December 20, 2014

Phillies Get Hand Slapped for Stealing Signs

So that’s how the Phillies do it…they steal the catcher’s signs! 

That’s the interesting little nugget that appeared in Steve Dilbeck’s Dodgers Blog over at the LA Times this morning.  Apparently Philadelphia’s bullpen coach, Mick Billmeyer, was caught on camera looking through a pair of binoculars, trying to read the signs of Colorado Rockies catcher Miguel Olivio.

Per Steve Dilbeck:

“The Phillies cheat! Well, not exactly cheat, but doing something that at a minimum is generally frowned upon, and at a maximum is considered breaking one of the game’s biggest unwritten rules. Stealing signs.”

Steve cites FOX’s Hall of Fame writer Tracy Ringolsby, who states that the Phillies have been issued a warning. Per Ringolsby:

“We have looked at the video and talked to the Phillies about the actions of their bullpen coach,’’ a Major League Baseball official told

“We found the evidence inconclusive on what was being done, but we have spoken to the Phillies about the situation, and the umpires have been told to be on full alert as to what is going on.’’

Ringolsby goes on to say that there actually may be a second complaint about the Phillies on this same issue, and the other team is the New York Mets.

Look, we all know that professional coaches and players look to get any edge they can over their opponents (remember Bill Belichick’s sideline spying scandal?).

Jeffri Chadiha at had a great article back in 2007 showing how far teams will push the limits on what’s acceptable:

“Kansas City Chiefs coach Herm Edwards uses a familiar message to end the speech he gives his team on Saturday nights before games. Although he can be notoriously loquacious, Edwards refrains from drawing upon predictable clichés or gimmicky references in such moments. Instead, he delivers a brief, pointed statement that leaves his players knowing exactly what their responsibilities are. “I tell them to do whatever it takes to get ready to play,” Edwards said. “As long as it’s legal, I want them to do it.”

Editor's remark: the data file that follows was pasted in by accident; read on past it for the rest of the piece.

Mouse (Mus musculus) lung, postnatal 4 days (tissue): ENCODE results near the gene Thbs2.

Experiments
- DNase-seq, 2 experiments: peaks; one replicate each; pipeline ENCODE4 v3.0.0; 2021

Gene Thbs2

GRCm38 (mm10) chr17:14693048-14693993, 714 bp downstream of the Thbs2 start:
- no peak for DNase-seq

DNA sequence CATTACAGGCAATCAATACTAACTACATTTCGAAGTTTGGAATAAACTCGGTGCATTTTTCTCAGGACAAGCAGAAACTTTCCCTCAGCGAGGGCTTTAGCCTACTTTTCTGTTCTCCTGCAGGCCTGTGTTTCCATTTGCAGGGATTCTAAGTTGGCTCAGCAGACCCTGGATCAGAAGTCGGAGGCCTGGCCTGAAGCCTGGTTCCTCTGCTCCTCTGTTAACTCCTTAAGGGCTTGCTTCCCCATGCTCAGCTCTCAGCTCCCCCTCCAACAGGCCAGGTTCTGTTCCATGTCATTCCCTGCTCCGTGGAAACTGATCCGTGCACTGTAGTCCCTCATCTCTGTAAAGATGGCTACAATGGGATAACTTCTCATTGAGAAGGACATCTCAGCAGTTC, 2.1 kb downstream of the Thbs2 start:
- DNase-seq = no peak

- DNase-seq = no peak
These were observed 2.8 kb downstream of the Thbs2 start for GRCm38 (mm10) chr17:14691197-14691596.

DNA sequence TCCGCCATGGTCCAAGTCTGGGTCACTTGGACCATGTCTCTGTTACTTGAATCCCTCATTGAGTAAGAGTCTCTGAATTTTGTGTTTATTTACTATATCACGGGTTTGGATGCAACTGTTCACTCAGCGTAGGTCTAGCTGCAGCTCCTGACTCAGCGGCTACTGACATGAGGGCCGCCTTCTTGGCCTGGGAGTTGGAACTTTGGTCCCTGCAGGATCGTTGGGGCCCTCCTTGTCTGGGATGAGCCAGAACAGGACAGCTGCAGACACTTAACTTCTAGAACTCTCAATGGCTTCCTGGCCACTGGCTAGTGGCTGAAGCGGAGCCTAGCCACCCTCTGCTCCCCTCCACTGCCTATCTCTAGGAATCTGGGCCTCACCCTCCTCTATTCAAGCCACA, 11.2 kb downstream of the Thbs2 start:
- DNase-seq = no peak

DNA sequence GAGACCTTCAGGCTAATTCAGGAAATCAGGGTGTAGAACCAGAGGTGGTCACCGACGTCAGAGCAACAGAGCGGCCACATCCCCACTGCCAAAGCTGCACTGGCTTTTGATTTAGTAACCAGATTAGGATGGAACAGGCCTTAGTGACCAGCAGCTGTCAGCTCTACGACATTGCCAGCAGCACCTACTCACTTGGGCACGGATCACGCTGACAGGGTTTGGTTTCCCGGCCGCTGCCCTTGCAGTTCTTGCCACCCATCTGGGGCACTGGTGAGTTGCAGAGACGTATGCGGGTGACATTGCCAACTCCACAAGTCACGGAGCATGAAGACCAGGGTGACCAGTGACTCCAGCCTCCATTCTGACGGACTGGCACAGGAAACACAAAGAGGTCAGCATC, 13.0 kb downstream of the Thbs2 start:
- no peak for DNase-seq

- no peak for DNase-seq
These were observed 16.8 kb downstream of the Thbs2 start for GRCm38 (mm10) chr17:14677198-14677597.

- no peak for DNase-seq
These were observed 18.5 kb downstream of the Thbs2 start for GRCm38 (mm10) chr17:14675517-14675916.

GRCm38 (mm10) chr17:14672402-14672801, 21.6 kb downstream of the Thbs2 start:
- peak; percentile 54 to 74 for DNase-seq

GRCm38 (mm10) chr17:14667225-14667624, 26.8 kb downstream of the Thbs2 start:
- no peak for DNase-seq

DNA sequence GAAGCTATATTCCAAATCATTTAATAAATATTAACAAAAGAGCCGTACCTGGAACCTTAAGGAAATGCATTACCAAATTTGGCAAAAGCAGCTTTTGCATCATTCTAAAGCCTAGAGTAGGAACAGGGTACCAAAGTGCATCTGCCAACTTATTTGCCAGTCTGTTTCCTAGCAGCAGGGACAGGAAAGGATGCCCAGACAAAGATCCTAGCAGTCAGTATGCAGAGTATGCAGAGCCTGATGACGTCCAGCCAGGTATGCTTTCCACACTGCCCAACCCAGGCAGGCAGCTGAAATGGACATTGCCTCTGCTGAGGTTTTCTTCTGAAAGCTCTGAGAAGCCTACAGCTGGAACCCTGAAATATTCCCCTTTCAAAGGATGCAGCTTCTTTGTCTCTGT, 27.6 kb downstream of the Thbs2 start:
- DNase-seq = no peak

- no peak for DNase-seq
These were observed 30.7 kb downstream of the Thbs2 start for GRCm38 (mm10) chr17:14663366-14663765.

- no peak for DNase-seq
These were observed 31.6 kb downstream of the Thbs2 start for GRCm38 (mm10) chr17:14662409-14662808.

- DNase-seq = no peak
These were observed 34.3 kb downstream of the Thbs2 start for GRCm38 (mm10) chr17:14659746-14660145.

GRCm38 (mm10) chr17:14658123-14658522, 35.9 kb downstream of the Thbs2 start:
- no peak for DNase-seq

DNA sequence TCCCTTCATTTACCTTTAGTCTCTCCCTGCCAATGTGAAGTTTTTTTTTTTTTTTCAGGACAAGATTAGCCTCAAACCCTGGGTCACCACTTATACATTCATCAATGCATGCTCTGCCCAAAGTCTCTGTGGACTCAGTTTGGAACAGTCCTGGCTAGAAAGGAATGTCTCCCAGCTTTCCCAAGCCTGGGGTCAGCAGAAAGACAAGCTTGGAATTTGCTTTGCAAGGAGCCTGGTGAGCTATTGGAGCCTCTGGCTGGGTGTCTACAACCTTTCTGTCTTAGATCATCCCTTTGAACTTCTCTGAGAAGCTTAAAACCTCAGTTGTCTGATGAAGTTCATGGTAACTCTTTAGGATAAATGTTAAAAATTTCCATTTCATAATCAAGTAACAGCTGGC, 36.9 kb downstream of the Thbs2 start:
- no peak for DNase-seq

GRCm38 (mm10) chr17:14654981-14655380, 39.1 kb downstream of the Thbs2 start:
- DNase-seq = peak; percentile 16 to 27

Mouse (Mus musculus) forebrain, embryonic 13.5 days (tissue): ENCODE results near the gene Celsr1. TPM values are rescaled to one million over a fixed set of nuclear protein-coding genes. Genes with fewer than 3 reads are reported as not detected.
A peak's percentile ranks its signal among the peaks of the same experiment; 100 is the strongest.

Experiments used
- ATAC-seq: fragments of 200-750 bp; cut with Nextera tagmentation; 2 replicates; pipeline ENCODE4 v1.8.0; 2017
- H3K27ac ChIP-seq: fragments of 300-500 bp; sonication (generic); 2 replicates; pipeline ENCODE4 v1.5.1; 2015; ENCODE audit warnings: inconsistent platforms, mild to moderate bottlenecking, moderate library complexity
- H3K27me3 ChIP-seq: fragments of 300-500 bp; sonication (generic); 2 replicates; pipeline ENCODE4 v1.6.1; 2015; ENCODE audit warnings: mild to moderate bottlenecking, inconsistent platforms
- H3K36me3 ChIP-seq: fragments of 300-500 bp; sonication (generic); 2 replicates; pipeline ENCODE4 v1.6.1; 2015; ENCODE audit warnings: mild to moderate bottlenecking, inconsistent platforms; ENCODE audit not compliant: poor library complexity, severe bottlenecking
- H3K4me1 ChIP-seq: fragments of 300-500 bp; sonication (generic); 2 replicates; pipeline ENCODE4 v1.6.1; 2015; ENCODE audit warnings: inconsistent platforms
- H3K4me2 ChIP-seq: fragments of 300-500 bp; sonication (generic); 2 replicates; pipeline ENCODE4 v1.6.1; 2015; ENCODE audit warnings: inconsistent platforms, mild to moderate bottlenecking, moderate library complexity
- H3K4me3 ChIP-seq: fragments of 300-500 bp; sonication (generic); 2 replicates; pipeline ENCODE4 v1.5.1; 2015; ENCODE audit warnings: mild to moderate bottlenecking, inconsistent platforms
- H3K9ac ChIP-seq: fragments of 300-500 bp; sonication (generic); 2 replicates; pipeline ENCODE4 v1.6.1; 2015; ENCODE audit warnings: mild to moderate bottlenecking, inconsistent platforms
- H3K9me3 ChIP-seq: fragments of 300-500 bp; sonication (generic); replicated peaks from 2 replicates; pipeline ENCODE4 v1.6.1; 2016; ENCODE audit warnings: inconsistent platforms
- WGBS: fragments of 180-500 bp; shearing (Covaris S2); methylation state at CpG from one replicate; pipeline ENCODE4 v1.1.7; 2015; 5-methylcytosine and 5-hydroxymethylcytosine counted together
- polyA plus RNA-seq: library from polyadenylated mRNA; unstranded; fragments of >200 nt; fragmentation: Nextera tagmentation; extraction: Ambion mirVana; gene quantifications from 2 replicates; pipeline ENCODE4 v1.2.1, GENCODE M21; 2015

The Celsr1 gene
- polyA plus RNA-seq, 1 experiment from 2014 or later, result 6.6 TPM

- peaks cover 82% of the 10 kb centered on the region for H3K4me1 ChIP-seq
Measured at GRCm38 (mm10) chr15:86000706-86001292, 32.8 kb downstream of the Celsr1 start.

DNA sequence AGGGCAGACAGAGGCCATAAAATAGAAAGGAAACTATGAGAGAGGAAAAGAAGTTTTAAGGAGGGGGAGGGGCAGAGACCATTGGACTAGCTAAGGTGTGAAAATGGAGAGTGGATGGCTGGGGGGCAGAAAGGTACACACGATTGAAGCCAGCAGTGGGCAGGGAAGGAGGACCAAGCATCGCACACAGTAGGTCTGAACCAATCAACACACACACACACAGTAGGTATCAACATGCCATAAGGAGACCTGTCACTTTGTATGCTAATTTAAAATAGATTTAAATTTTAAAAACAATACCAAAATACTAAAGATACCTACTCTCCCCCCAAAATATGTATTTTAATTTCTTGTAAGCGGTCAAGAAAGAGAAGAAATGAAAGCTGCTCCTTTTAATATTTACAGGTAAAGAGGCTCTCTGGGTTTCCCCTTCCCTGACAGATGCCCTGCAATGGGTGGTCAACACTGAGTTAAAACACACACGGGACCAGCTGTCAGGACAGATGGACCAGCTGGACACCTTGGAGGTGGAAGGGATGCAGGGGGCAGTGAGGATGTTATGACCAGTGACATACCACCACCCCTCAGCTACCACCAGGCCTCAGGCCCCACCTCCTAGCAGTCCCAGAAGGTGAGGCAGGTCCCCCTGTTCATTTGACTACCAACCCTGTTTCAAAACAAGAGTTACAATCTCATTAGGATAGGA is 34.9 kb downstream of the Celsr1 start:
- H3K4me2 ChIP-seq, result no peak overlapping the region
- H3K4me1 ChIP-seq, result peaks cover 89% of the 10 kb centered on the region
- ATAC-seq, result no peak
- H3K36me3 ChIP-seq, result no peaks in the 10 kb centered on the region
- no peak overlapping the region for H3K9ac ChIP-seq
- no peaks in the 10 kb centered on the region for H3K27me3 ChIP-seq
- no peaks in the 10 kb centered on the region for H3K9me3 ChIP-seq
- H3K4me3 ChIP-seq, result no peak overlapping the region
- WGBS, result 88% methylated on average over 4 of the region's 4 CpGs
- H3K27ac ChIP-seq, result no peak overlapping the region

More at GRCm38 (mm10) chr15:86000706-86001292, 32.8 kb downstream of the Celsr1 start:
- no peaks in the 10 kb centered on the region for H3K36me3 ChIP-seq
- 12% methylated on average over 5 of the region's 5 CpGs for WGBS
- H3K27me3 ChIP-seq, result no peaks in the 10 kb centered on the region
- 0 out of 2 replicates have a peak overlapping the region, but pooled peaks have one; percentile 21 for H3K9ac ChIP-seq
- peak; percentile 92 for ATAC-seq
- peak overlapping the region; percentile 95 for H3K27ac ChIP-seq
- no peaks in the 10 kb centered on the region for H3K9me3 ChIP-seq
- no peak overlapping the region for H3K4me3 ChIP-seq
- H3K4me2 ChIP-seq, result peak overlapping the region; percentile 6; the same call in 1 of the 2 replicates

The operative phrase here is “as long as it’s legal.” Although Edwards isn’t encouraging his players to break rules, he does emphasize that they need to understand a simple tenet of survival in the NFL: Gamesmanship, even if it falls into the category of cheating, is a way of life. In other words, if a man isn’t looking for a way to gain an advantage, he’s really courting plenty of heartache. Losing in the NFL is bad enough. To lose without using everything at your disposal, well, that’s a fate nobody wants to accept.”

Now back to the issue at hand.  A presumebly bored bullpen coach trying to check out Colorado’s signs isn’t that big a deal in my book, but the fact that he’s using a pair of binoculars?  Come on, my man, you deserve to get caught if you’re going to be so obvious about it!

Dodgers Phlat against Phillies; Split Series

Man, you could almost taste it – the Dodgers had a chance to rob the Phillies of their consecutive record of road series wins…and then Philly pulls out some great starting pitching whilst also bringing the big stick to the party. No es bueno.